Press Release Wednesday 13 June 2012
Dr James Reilly Minister for Health today launched two publications which provide general information and advice which complement many of the actions this Government is taking on obesity. The booklets, “Your Guide to Healthy Eating Using the Food Pyramid” from the Department of Health and the complementary FSAI resource for Health Professionals, “Healthy Eating and Active Living for Adults, Teenagers and Children over 5 years – A Food Guide for Health Professionals and Catering Services” are aimed at everyone from age 5 years upwards.
The Minister said: “The Guidelines are user friendly with each shelf of the food pyramid given a two page spread of information and pictorial emphasis and contain simple messages about everyday food choices. While parents should have a guide to children’s appetites and the speed of their growth, these guidelines strongly recommend a concentration on the size of portion of food eaten.”The Minister also pointed out the main changes to the food pyramid, saying that the top shelf of the food pyramid had changed. “The revised guidelines now focus on typical foods and drinks from this Shelf that contain approximately 100 calories and the need to restrict servings per day to 1 serving maximum. Focusing specifically on reducing Top Shelf foods and drinks is the Department of Health’s key healthy eating message. Alcohol is now also included on the top shelf as it provides calories.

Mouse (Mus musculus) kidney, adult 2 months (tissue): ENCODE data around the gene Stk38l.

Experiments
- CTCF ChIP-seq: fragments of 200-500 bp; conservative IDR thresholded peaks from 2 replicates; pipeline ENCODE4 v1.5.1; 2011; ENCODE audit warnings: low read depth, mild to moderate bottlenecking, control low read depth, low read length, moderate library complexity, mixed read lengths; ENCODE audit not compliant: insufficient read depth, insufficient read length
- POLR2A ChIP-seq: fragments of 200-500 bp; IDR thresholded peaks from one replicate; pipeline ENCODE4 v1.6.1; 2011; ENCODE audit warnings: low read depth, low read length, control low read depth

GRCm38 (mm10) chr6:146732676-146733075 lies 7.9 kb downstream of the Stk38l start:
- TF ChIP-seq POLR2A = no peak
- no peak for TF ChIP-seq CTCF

”The Minister welcomed the Food Safety Authority of Ireland complementary food guide for health professionals and catering services: “Healthy Eating and Active Living for Adults, Teenagers and Children over 5 Years". This resource was developed by the Food Safety Authority of Ireland of Ireland, in conjunction with the Department of Health, the Health Service Executive and safefood. Speaking at the announcement Prof Alan Reilly, Chief Executive, Food Safety Authority of Ireland stated that this is the first time there has been detailed healthy eating advice for health professionals tailored to meet the needs of different age and gender groups in Ireland.“Our new healthy eating advice is based on the best scientific advice available to us and was developed using Irish consumption data. Thus, it is modeled for our specific dietary behaviours in Ireland and gives guidelines for people across four age groups from 5 to 51 + years leading active and non-active lifestyles. In addition, we have given specific advice where dietary intake in Ireland is deficient (vitamin D in all age groups and calcium in children aged 9 to 13 years.”The FSAI resource for professionals, complements the general population guidelines provided in the Department’s booklet. The advice is formulated into four different age groups and shows how food needs vary according to gender.
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